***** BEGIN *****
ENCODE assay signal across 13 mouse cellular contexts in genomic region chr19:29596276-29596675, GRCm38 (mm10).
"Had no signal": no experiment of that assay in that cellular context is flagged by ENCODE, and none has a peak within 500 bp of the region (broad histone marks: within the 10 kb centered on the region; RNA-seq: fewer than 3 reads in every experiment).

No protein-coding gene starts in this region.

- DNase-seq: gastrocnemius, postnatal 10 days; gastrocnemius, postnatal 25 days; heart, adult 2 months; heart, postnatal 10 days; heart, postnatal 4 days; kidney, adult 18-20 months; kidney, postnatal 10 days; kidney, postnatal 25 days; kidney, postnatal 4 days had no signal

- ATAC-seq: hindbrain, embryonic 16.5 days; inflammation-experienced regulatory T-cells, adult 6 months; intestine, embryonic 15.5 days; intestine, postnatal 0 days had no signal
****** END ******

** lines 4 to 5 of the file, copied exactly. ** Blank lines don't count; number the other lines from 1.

- DNase-seq: gastrocnemius, postnatal 10 days; gastrocnemius, postnatal 25 days; heart, adult 2 months; heart, postnatal 10 days; heart, postnatal 4 days; kidney, adult 18-20 months; kidney, postnatal 10 days; kidney, postnatal 25 days; kidney, postnatal 4 days had no signal

- ATAC-seq: hindbrain, embryonic 16.5 days; inflammation-experienced regulatory T-cells, adult 6 months; intestine, embryonic 15.5 days; intestine, postnatal 0 days had no signal